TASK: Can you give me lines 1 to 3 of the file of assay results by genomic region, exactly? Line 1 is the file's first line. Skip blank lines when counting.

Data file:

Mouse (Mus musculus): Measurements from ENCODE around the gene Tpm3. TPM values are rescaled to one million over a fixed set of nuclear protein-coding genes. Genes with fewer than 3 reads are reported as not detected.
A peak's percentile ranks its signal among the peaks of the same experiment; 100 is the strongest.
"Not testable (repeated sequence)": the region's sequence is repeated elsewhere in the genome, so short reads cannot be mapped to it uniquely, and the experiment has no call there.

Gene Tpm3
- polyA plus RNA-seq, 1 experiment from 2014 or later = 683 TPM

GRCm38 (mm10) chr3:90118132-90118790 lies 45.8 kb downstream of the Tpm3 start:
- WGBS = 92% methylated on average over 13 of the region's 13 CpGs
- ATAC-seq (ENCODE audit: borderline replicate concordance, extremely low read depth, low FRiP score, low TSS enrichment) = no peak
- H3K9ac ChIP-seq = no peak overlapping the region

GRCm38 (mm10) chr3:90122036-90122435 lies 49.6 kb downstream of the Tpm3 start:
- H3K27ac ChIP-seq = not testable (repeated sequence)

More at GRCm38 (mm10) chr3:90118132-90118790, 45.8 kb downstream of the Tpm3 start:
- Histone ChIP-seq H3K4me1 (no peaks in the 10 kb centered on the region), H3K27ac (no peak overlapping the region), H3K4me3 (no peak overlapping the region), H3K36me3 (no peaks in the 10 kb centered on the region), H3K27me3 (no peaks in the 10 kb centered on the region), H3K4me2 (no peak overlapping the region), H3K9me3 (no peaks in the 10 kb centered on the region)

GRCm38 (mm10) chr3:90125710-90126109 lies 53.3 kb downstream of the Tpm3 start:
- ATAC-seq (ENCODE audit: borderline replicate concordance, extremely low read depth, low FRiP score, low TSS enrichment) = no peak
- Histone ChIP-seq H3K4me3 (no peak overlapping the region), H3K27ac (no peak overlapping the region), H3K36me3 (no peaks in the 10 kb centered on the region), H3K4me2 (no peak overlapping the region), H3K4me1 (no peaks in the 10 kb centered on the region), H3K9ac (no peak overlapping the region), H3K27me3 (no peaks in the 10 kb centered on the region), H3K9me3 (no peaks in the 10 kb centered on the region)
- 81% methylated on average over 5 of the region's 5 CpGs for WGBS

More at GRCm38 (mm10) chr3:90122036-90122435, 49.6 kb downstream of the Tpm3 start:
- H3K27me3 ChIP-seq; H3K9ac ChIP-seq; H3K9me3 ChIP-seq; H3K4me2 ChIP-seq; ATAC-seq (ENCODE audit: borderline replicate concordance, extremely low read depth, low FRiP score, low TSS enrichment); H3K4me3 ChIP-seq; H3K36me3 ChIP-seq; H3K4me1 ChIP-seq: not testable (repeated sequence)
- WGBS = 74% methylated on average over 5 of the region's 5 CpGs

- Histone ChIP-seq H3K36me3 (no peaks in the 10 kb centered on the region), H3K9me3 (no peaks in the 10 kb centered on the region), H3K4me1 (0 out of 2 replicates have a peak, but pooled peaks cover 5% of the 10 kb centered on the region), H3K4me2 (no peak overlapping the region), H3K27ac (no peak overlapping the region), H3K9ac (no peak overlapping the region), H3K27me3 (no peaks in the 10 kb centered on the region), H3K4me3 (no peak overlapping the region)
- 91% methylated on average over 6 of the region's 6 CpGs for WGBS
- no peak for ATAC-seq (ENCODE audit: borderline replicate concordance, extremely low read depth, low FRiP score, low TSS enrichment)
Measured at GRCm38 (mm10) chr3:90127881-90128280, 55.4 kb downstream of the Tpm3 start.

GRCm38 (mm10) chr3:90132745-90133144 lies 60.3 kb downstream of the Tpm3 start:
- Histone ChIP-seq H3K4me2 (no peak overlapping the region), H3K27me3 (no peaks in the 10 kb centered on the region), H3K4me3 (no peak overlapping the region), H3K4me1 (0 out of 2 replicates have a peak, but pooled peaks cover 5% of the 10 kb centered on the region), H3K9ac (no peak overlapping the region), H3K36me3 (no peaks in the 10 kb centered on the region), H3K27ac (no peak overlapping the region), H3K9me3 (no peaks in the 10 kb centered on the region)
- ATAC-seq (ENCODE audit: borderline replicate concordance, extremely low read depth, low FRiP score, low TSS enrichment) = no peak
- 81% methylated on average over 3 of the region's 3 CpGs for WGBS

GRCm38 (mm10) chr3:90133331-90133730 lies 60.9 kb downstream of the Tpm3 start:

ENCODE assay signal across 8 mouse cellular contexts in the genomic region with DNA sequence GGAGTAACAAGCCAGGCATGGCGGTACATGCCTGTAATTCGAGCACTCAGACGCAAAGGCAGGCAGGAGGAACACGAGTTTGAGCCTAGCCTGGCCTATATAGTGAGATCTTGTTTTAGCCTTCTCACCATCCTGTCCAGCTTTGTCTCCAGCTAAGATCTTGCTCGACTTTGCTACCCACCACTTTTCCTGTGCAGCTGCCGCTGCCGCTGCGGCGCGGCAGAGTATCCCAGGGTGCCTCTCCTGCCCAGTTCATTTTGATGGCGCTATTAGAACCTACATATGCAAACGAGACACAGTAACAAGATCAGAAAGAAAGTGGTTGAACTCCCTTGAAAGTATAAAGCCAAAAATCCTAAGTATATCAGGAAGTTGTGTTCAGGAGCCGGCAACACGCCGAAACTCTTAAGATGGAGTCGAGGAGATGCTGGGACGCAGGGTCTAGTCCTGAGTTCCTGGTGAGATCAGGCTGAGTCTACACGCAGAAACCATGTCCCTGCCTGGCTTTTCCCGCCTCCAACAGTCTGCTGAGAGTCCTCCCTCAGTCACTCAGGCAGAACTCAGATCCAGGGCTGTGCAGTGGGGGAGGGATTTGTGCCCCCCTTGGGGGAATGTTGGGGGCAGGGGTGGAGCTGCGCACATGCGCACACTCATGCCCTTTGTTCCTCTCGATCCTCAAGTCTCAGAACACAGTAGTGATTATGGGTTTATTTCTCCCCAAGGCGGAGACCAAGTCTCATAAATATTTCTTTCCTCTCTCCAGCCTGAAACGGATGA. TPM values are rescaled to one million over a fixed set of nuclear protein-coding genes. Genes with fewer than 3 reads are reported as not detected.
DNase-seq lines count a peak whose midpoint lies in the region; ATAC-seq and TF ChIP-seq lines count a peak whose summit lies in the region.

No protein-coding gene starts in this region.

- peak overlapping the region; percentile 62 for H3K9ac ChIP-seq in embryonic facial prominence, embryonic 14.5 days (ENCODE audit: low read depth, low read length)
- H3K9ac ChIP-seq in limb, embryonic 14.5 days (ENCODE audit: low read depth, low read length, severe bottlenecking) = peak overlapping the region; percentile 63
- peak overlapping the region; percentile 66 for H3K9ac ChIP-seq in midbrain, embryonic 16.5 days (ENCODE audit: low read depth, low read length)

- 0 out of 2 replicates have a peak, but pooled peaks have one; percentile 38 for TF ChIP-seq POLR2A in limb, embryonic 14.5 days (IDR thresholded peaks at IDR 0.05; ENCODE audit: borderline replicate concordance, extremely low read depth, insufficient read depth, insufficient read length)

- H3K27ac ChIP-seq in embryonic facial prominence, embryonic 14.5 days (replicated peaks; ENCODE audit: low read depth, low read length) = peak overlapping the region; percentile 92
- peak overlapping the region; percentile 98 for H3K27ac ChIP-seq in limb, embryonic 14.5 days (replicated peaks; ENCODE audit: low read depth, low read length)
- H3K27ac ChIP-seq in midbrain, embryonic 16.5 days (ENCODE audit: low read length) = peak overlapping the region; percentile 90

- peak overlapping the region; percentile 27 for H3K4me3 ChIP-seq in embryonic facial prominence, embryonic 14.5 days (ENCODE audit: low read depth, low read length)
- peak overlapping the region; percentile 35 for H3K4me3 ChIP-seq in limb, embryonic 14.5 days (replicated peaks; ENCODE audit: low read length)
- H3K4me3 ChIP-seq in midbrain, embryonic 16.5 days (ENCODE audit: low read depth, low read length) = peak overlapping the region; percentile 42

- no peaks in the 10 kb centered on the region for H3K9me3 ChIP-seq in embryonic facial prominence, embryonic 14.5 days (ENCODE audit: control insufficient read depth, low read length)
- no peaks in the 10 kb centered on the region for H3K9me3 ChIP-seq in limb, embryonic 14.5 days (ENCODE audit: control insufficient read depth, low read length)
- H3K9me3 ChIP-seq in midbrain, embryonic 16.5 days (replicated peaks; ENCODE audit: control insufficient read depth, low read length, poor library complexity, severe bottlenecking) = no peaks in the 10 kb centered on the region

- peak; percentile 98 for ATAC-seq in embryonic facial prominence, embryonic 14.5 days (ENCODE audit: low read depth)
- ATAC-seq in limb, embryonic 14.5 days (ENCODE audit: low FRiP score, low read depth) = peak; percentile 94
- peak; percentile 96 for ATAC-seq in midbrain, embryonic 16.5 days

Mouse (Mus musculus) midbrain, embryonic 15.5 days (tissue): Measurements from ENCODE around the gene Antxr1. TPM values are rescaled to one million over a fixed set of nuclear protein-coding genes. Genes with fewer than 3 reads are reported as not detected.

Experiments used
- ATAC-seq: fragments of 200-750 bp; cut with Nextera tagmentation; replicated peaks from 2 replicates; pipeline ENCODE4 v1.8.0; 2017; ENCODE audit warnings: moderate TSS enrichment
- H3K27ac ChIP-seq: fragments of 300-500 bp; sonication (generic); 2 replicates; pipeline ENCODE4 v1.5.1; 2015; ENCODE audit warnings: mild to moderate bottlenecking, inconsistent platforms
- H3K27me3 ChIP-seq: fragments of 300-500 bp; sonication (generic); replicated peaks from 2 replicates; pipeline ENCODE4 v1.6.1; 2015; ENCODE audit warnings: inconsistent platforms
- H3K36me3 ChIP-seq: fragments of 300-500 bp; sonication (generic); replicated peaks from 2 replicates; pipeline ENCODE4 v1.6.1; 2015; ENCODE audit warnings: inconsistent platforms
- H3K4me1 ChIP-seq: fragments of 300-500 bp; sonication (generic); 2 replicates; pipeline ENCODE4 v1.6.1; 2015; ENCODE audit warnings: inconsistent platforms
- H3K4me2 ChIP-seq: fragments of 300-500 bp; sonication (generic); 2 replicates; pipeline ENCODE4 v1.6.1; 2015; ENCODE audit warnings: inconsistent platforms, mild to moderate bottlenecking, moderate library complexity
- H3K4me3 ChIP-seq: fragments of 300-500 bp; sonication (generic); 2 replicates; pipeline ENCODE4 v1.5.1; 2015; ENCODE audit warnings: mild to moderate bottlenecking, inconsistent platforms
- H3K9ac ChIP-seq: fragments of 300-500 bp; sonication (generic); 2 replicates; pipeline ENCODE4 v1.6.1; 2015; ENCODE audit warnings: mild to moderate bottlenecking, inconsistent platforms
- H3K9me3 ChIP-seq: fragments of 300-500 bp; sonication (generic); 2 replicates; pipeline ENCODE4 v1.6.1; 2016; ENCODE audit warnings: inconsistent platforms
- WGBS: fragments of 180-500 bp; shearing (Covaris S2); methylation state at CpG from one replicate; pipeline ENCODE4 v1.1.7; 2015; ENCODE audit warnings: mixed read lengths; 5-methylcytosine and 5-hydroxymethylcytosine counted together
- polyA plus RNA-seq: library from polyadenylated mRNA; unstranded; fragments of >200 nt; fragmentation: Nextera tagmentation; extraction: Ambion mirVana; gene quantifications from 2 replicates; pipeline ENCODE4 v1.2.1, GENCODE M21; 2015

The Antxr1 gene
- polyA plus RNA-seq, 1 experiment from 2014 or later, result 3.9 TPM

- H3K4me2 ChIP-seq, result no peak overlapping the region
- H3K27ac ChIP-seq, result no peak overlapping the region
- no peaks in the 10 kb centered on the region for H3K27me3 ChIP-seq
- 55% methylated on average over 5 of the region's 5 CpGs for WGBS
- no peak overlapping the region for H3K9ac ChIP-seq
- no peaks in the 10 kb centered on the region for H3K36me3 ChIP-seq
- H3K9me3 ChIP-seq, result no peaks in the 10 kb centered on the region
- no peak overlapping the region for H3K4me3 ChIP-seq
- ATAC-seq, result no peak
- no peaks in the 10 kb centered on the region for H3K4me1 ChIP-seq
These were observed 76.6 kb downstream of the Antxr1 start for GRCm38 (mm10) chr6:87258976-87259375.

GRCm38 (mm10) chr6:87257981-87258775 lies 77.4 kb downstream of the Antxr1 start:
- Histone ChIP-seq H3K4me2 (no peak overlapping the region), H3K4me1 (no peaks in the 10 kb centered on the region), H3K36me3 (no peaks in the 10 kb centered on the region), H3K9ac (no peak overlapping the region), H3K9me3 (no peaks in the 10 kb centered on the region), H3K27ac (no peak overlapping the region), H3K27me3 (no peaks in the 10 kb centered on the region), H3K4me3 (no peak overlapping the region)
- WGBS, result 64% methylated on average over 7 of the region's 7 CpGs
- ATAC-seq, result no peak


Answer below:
Mouse (Mus musculus): Measurements from ENCODE around the gene Tpm3. TPM values are rescaled to one million over a fixed set of nuclear protein-coding genes. Genes with fewer than 3 reads are reported as not detected.
A peak's percentile ranks its signal among the peaks of the same experiment; 100 is the strongest.
"Not testable (repeated sequence)": the region's sequence is repeated elsewhere in the genome, so short reads cannot be mapped to it uniquely, and the experiment has no call there.